A month ago when the Embassy of the Republic of Korea organised a beautiful evening of music, they had some of the best contemporary talent in Korea perform at a hotel—they had no other options for a venue. I kept wondering why we Nepalis still do not have a good venue for performances, even though decades have gone by since we built the last one. I kept wondering over the fact that we now have thousands of billionaires in terms of Nepali rupees, yet we have still not seen an investment for the cause of building a proper cultural centre.
भारतमा पहिले राजा र अहिले नेताहरू विशेष गरिकन प्रधानमन्त्री नै जानलाग्दा धेरै चासोको विषय हुने नै भयो । भ्रमणमा नेपालले केही उपलब्धि नपाए पनि केही नेपालीले अवश्य उपलब्धि हासिल गर्नेछन् । विमानमा प्रधानमन्त्रीसँंग पछिपछि गार्ड राखेको सेल्फी खिच्नुका साथै एक–दुई डिल पनि भैहाल्छ कि ? दिल्लीमा ओर्लेर त हामी नेवा:हरूको नख:ट्या: गएजस्तो भइहाल्छ । खानपिनको कमी हुँदैन, रमाइलो त भइहाल्ने नै भयो, आफूजन माझ । एक–दुई ठाउँमा खोक्न पनि बोलाउँछन् । दोसल्ला ओड्यो, दंग ।
When Emmanuel Macron was elected as the youngest president of France in May 2017, we in Nepal were busy counting votes in a style reminiscent of the 20th century. We have been consumed by the unfolding of events in Nepal. Further, we are bombarded by breaking news and analyses from aggressive and polarised private media in India. People shouting at the top of their voices has become a South Asian form of debate, and decibels are directly correlated to Television Rating Points (TRP).
In June, two events took place in two different parts of the Himalayas within a span of 11 days. These two events will have considerable impact on Nepal in the days to come. The first event was the beginning of protests in Darjeeling in reaction to a speech on June 5 by a minister of the Indian state of West Bengal; he announced that Bengali would be a compulsory language in the Nepali-speaking hill districts. The second event was the standoff between the Chinese and Indian forces on June 16 at Doklam, which lies in the tri-junction of Bhutan, China and India.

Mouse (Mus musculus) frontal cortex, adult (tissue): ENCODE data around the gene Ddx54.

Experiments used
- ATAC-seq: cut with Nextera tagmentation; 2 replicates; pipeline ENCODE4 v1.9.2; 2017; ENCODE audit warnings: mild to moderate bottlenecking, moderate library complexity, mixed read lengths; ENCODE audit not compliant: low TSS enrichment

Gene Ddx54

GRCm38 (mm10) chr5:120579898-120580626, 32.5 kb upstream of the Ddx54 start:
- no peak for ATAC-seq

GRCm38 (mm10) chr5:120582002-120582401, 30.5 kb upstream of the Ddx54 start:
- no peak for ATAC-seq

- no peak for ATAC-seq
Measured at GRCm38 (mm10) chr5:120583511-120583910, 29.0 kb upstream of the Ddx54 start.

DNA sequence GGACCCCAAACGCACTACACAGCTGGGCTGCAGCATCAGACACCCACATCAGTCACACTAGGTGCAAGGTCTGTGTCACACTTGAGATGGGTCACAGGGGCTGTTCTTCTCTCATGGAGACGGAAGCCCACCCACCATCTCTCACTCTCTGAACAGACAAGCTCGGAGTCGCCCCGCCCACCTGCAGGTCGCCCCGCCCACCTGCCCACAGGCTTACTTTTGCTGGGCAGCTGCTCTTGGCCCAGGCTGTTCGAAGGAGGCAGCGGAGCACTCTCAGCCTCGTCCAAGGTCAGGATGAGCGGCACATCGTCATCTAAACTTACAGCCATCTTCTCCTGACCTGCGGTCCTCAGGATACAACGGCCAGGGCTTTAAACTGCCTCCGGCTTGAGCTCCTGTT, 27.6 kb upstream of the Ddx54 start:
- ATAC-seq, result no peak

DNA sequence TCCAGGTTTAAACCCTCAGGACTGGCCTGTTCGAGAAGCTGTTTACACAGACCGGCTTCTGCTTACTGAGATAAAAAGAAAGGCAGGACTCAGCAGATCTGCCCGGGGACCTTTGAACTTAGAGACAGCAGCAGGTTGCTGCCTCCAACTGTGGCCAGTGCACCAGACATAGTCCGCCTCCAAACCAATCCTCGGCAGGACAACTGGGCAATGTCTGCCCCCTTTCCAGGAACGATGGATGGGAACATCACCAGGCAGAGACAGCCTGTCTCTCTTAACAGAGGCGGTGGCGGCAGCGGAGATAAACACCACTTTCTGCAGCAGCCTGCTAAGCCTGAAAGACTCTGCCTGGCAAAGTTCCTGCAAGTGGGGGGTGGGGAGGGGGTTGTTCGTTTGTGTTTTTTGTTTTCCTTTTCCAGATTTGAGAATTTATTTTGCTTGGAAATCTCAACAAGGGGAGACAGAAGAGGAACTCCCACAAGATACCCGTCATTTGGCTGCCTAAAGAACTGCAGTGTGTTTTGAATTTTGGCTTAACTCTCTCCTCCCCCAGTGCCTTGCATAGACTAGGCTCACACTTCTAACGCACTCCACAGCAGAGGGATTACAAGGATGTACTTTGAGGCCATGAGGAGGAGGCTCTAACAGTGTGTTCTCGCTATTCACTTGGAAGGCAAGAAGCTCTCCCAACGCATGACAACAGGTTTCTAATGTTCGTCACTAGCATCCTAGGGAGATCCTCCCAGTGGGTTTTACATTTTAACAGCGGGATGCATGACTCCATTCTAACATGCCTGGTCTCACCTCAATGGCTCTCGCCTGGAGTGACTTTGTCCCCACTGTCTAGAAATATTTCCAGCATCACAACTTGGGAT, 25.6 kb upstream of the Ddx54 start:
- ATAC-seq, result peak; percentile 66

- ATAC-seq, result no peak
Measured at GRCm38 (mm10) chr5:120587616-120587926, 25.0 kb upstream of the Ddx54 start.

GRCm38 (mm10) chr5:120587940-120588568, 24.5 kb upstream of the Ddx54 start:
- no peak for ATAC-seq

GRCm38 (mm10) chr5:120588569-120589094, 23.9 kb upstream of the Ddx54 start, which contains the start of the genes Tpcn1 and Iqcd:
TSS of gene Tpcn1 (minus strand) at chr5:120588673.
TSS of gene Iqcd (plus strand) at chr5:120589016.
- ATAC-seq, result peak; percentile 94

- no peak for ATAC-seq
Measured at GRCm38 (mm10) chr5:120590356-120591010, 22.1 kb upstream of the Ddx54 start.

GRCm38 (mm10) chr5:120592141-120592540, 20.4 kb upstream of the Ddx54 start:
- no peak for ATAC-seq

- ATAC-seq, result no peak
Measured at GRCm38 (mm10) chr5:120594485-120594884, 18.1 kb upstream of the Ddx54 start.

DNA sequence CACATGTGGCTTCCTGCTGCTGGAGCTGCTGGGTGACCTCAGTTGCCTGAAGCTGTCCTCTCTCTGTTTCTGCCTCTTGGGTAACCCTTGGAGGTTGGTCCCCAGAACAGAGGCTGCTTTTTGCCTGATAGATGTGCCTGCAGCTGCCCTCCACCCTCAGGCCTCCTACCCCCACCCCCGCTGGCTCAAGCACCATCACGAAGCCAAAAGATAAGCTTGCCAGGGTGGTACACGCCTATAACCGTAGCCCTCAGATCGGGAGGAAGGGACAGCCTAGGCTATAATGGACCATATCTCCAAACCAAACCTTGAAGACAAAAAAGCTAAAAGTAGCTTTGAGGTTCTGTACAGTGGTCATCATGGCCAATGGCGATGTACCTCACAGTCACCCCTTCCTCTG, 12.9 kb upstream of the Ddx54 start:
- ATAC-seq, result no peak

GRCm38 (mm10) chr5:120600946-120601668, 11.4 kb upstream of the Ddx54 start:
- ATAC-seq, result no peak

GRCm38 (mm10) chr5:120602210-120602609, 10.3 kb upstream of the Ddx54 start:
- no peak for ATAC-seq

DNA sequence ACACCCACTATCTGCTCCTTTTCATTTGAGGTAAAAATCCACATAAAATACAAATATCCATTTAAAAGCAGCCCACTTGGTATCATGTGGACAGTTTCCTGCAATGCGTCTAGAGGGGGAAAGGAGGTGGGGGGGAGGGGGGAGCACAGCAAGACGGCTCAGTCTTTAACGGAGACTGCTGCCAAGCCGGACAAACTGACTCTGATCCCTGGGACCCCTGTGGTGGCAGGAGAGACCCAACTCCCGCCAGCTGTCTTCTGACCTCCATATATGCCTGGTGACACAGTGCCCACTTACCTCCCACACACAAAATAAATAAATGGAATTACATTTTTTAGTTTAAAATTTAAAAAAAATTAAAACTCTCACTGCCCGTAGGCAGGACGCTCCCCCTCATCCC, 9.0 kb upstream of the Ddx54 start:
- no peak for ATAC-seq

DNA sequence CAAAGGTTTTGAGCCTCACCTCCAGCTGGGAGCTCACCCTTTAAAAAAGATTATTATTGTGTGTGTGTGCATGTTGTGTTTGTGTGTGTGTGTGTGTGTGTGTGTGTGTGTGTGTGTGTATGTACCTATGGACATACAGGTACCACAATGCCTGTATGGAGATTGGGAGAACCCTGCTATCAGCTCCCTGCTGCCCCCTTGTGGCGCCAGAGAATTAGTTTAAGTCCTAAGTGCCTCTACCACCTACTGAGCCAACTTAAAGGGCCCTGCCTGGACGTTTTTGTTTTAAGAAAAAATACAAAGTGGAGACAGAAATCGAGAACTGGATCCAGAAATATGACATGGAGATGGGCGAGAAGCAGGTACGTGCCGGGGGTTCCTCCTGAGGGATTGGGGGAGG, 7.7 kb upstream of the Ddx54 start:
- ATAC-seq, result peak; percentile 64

During this fiscal year 2016-17, two major decisions made by the Indian government have changed economic relationships between India and Nepal forever. The demonetisation of 86 percent of the currency bills in India in November changed how transactions are conducted along the border, and Nepal has yet to figure out how they want their currency stock exchanged. And, for the first time in 70 years, India is making an attempt at historic reform by introducing, from July 1, 2017, a country-wide uniform Goods and Services Tax (GST). This will have a big impact on trade and transit arrangements and costs between India and Nepal.
असार १०, २०७४- दस वर्ष पहिले प्रशान्त तामाङले इन्डियन आइडल जितेर दार्जिलिङ क्षेत्रमा अर्को राजनीतिक आयाम सुरु भयो । प्रशान्तलाई जिताउन लागेका विमल गुरुङले गोर्खा जनमुक्ति मोर्चा पार्टी खोलेर गोर्खा राष्ट्रिय जनमुक्ति मोर्चाका सुभास घिसिङझैं पहाडको राजनीतिमा होमिए । विकास भनेको आफू, आफ्नो पार्टी र समर्थकको निजी आर्थिक विकासमा विश्वास राख्ने मनसाय देखिँदै गयो । पैसा सिद्धिन्न थाल्यो कि गोर्खाल्यान्डको नारा लिएर आउँछन् भनेर धेरैले भन्न थाले । दार्जिलिङ जिल्ला र अब भर्खरै घोषणा गरेको कालिम्पोङ जिल्लाका केही गर्न जाँगर भएका युवा पिढी मुम्बई, बंगलौर र दिल्लीतिर लागे ।
Last week at the Human Capital Conference organised by the National Banking Institute, it was heartening to see a room full of people—many of whom were women—keen to learn about the developments in the area of human capital. Last year in Nepal, the banks spent all their energy in ensuring that they meet the capital requirements enforced by regulators. For instance, for an A Class bank, the requirements stipulate that their capital has to be Rs8 billion. The regulators enforced this with the intention that it would make banks merge, but instead, we saw each bank successfully raising its capital. Therefore, the challenge now is to provide services to this big capital base.
Local elections are the key drivers of a functioning democracy, a responsible opposition, the rule of law and strong institutions. So when local elections take place after nearly 20 years, it definitely brings a lot of joy. It helps us to reflect on the connection we have with our culture and society, and gives us insight into how this connection can be enhanced.
A few Mondays ago, I received a call from a firm trying to explore investment opporunities in Nepal; the representative wanted to know the state of the market and stock exchange. He also wanted to confirm that the stock exchange was closed on that particular day. I had to admit that there was a state imposed closure on account of President Bhandari’s departure to India. He laughed. It was clear that he would rather not look into investing in a country where there are more holidays than weekends.